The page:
Mayor Kapszukiewicz Releases Toledo Recovery Plan Proposal Built on Feedback from Public Meetings, Survey

Wednesday, October 13, 2021

Mayor Wade Kapszukiewicz released his plan today for how the City of Toledo should invest the $180.9 million it received from the American Rescue Plan passed by Congress in February. Labeled the Toledo Recovery Plan, the proposal makes historic investments in public safety, neighborhoods, blight removal, housing, infrastructure improvements, job creation and youth programming.

“Every Toledoan from every neighborhood of our city will benefit from this plan,” Mayor Kapszukiewicz said. “This is a once-in-a-lifetime opportunity to make investments that will improve Toledo for generations to come.”

The Mayor emphasized that the plan was built by collecting public input at a series of neighborhood meetings and from opinion surveys. Each of the proposals was aligned with public support expressed by Toledoans over the course of several months.

“We listened to the people of Toledo, and this plan was built by what we heard,” Mayor Kapszukiewicz said. “The public meetings and surveys determined what programs and projects we decided to fund.”

The entire plan is available at Some highlights include:

  • Nearly 100 additional police officers, growing Toledo’s police force to its largest level in 20 years;
  • $40.5 million for youth programming, summer jobs, and other youth initiatives;
  • Replacing every private lead service line in the City of Toledo;
  • Construction of a brand new YMCA in the central city;
  • Construction of 500 units of housing;
  • Demolition of hundreds of commercial and residential buildings;
  • Millions to fight blight, fix sidewalks, improve parks, plant trees and create jobs.
    The first half of the funds were received by The City of Toledo in May of this year. The second half is expected in May of 2022. In June of this year, Mayor Kapszukiewicz launched a series of community meetings and conversations to better understand and identify the needs of the community. A survey was also launched to collect feedback. As a result of this request for information, clear community priorities emerged.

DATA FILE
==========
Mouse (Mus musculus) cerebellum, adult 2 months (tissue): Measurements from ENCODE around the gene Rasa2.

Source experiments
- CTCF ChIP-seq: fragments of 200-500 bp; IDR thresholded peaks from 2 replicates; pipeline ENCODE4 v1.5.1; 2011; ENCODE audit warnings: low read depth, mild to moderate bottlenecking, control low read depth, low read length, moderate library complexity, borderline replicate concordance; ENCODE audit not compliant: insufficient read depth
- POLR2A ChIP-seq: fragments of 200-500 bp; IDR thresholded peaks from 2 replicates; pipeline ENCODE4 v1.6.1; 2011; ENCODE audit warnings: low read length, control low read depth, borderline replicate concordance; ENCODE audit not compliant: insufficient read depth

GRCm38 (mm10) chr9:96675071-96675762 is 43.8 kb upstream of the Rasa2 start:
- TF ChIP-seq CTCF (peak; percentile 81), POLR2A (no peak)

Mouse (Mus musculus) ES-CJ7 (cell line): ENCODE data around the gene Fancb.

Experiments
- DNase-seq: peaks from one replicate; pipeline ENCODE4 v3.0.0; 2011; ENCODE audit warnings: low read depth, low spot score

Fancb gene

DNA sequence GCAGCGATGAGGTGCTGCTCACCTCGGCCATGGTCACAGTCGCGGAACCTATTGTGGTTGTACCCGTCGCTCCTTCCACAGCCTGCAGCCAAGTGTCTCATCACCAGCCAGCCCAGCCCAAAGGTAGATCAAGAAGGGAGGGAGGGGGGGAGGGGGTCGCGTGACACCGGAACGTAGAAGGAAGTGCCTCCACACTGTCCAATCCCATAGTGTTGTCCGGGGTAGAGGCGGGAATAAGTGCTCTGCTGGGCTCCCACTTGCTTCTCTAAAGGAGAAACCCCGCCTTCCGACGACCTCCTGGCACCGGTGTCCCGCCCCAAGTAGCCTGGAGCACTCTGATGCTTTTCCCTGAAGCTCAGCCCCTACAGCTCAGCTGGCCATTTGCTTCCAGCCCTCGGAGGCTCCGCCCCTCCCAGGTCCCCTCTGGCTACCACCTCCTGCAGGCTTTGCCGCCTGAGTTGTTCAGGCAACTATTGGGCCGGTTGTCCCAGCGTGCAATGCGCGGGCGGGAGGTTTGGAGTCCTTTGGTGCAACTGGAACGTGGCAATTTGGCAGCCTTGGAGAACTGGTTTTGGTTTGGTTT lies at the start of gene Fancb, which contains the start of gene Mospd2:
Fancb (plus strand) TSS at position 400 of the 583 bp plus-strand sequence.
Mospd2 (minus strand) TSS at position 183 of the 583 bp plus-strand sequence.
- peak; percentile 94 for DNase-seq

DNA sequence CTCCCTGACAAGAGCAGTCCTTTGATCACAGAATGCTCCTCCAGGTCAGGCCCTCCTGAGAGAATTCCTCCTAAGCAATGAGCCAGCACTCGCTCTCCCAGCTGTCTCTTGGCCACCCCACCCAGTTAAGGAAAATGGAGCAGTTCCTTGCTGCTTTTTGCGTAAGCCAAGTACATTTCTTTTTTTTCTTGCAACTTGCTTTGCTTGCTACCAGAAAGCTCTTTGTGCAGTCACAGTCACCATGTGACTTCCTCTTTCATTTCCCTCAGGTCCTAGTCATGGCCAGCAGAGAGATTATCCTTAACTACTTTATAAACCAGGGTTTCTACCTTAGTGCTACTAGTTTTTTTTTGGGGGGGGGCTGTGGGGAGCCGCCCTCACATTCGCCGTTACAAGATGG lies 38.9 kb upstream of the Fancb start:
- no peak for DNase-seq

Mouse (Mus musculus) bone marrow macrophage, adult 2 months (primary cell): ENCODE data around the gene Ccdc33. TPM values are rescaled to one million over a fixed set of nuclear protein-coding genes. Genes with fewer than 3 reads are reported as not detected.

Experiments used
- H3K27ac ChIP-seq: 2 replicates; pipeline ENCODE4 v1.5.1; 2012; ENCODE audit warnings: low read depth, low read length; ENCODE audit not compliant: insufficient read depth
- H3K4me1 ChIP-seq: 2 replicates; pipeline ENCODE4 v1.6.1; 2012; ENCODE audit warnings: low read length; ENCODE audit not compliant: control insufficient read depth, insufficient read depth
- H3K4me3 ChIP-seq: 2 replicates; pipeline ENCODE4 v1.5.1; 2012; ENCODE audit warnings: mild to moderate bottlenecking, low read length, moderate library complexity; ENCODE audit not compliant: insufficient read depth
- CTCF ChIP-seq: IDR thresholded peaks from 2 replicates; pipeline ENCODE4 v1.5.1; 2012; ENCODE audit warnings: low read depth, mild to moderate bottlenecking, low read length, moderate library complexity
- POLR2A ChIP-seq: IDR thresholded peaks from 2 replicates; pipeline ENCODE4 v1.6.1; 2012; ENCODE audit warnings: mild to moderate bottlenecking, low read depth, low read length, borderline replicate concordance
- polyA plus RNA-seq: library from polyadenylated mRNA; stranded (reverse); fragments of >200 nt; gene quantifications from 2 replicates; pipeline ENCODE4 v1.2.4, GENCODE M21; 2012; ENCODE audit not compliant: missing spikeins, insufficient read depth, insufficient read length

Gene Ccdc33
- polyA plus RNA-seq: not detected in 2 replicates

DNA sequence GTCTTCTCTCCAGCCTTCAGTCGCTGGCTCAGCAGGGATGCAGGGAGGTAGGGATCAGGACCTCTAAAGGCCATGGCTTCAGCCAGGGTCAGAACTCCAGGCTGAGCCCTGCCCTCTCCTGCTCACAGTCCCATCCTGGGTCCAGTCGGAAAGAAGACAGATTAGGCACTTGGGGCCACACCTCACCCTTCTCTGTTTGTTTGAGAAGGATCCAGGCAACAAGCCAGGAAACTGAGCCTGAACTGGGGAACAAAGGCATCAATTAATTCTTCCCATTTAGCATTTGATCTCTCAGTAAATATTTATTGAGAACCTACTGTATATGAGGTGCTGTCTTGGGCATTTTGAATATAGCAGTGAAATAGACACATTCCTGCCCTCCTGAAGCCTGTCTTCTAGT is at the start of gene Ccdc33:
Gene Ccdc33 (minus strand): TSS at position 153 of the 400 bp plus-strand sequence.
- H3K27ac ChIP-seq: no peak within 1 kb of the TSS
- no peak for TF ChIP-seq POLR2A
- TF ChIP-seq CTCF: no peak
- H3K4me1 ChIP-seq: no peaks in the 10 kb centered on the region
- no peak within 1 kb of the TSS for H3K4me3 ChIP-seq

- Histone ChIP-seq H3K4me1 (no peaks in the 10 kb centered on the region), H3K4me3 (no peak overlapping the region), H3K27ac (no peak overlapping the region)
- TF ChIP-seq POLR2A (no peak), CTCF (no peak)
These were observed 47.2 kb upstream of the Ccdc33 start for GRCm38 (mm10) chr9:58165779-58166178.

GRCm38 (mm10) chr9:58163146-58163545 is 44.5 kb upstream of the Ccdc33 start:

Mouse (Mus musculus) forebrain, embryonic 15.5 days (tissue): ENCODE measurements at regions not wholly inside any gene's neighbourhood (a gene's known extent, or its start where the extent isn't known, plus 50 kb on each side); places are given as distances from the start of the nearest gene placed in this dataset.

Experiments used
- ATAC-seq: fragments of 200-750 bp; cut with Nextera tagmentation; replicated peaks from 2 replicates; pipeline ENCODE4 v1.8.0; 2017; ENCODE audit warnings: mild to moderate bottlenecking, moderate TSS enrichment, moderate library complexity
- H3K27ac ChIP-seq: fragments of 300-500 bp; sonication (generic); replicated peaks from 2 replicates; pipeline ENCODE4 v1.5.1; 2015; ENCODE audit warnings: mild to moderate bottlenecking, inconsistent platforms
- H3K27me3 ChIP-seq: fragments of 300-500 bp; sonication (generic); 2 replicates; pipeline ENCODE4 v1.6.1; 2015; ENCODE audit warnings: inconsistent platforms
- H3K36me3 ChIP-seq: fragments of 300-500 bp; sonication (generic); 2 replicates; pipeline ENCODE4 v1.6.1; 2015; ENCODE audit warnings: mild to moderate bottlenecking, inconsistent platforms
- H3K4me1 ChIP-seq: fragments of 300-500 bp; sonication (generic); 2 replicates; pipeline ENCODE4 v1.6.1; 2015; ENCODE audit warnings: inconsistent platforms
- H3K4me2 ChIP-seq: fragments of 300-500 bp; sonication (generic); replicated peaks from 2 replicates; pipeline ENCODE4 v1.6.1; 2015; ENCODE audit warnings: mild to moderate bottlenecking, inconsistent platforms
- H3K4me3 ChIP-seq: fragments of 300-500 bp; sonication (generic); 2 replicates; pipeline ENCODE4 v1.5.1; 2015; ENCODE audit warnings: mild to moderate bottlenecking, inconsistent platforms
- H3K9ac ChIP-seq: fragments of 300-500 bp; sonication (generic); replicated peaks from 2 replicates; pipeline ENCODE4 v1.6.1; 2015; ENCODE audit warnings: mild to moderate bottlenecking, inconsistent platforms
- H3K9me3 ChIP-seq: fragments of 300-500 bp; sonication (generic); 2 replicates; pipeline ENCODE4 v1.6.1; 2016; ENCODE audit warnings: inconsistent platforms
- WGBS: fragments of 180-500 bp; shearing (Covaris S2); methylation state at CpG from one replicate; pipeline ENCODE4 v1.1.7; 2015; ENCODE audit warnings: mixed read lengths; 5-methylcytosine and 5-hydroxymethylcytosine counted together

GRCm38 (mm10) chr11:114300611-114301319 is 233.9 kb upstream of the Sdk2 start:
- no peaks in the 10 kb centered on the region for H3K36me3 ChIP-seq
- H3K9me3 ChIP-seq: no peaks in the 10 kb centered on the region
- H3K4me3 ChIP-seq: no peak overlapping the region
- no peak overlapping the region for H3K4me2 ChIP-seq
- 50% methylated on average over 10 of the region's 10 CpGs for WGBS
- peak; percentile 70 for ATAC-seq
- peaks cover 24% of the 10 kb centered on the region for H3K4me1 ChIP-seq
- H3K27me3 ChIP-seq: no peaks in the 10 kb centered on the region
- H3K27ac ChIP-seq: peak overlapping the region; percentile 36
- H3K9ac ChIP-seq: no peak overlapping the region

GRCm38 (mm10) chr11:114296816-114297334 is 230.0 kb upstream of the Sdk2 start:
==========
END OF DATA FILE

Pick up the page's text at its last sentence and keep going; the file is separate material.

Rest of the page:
The priorities were:

  • Safe and livable neighborhoods
  • Youth, recreation and parks
  • Job creation and economic impact
  • Avoiding cuts to city services
  • Green and healthy housing

In addition, the federal legislation has spending requirements on how, where and for whom the allocated dollars can be invested. Very generally, these are:

  • Municipal Revenue Loss
  • Water, Sewer, and broadband infrastructure
  • Premium pay
  • Responding to the public health emergency and its economic impacts

More information on the American Rescue plan can be found at

The primary areas of expenditures under the Toledo Recovery Plan are as follows:

  • $80.9 million: avoiding cuts to city services / growing size of safety forces
  • $40.5 million: investment in youth recreation and parks
  • $24 million: green and healthy housing
  • $19.3 million: safe and livable neighborhoods
  • $15.2 million: job creation and economic development
  • $1 million: program administration

The proposal now goes to Toledo City Council, who will first consider the ordinance at its meeting of October 26th.